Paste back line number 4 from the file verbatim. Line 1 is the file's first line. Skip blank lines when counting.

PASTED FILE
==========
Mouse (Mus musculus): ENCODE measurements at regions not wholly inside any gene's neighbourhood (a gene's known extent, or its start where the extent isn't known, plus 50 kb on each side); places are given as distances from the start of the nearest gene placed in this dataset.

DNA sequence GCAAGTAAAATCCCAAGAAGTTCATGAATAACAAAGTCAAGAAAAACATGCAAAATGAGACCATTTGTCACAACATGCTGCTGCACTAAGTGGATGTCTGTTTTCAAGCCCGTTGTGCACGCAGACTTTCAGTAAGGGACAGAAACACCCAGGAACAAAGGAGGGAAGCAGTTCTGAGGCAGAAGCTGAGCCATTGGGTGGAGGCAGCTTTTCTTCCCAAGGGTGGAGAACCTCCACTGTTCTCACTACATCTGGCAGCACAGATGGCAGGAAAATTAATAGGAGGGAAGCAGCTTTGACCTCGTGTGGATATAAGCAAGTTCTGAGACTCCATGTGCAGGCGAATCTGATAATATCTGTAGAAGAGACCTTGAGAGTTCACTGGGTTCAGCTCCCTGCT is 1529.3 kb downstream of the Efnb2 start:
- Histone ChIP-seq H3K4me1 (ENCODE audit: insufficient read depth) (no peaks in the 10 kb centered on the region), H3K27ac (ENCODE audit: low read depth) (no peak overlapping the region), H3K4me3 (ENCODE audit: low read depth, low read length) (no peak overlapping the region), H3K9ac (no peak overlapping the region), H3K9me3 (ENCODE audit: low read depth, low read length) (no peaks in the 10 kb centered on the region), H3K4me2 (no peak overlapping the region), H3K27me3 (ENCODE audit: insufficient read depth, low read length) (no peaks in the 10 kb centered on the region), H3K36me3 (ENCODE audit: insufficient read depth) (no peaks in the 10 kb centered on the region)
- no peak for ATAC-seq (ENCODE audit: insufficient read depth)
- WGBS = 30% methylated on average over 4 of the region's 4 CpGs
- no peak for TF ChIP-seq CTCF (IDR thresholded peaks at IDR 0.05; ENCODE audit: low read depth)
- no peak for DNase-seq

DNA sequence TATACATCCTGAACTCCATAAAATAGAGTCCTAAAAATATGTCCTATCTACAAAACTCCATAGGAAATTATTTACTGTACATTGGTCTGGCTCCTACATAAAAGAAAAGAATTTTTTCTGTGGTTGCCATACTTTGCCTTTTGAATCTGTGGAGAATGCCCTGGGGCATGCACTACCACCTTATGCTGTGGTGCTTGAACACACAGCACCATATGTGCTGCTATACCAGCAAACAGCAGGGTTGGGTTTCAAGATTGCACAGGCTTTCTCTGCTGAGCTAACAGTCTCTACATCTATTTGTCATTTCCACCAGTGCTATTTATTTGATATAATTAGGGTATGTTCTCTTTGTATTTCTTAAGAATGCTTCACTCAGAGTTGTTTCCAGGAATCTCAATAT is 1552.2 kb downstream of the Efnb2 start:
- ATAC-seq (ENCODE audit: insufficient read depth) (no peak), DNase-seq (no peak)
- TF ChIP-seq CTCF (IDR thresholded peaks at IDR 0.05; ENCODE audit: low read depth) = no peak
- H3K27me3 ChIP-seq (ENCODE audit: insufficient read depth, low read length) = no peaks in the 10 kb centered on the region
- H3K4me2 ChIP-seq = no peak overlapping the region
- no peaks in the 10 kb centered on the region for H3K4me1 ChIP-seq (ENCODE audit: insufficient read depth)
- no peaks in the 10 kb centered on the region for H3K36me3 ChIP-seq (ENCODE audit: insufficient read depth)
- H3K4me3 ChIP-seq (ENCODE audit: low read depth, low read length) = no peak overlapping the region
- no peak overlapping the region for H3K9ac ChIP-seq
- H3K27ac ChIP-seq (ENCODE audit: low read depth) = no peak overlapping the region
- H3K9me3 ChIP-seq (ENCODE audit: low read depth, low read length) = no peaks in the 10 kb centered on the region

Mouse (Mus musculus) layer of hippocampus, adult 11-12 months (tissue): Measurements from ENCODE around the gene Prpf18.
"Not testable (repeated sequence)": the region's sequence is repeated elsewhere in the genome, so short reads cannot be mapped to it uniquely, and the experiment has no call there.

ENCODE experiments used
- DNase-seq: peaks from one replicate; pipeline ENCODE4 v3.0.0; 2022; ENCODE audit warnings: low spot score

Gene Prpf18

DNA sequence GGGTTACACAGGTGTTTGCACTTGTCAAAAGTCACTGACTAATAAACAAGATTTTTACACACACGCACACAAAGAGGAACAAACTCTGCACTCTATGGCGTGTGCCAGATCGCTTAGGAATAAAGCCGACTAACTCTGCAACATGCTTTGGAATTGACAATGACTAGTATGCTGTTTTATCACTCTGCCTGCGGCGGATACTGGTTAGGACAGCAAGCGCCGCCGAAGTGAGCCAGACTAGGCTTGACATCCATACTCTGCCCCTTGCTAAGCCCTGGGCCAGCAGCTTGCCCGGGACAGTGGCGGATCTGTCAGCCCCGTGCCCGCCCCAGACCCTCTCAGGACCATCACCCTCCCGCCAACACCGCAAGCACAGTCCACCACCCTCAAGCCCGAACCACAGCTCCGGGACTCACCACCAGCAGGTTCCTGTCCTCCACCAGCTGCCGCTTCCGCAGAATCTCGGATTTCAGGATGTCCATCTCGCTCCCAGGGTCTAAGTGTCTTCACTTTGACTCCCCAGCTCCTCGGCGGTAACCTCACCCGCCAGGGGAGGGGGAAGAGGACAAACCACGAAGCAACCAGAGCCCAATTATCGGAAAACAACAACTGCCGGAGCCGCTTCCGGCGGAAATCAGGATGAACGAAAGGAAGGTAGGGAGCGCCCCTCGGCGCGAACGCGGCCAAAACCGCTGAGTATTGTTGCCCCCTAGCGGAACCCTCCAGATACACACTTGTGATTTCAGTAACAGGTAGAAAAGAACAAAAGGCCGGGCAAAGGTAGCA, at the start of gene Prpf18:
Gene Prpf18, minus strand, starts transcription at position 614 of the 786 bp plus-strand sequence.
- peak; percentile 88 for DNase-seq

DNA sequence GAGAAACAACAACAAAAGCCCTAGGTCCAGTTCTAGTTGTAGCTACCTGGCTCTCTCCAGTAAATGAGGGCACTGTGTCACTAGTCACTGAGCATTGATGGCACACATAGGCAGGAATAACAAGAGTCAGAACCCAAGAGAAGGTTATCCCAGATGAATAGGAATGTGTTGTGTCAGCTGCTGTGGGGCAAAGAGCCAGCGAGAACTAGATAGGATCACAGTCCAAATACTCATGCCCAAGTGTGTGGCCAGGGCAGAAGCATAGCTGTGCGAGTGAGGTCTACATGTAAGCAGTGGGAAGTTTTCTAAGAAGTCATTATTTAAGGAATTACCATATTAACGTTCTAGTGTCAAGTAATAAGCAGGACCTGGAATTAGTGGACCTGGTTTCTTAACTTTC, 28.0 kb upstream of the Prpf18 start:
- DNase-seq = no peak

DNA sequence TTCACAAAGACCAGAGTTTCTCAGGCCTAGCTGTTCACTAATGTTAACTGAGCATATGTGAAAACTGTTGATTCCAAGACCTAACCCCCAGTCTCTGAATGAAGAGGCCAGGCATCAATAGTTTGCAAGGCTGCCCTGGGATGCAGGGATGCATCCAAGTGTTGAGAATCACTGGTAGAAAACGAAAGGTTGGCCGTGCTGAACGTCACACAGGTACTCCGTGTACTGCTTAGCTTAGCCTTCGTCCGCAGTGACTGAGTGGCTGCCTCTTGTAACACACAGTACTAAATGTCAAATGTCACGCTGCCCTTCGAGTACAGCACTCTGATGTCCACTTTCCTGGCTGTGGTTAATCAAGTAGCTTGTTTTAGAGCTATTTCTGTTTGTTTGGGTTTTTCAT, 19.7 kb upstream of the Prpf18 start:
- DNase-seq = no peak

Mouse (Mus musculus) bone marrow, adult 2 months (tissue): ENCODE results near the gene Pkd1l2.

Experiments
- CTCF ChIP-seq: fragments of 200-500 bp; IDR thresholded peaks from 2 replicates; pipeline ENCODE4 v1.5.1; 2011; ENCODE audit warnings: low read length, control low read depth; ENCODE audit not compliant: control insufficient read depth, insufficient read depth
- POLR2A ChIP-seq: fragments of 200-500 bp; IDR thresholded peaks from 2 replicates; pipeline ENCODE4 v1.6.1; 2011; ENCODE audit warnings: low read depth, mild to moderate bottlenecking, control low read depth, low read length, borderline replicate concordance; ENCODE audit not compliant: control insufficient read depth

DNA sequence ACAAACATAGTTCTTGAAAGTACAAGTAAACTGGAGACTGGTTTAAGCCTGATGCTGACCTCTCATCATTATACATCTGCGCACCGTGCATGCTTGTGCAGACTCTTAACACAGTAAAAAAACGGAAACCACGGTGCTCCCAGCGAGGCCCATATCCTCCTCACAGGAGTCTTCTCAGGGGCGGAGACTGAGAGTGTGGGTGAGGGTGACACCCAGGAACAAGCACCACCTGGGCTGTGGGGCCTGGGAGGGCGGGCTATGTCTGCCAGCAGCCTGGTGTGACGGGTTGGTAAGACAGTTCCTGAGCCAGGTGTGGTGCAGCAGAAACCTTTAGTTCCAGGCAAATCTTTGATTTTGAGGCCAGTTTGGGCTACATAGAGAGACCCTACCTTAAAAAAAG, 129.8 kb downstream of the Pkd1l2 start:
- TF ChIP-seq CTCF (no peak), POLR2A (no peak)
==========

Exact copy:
- no peak for ATAC-seq (ENCODE audit: insufficient read depth)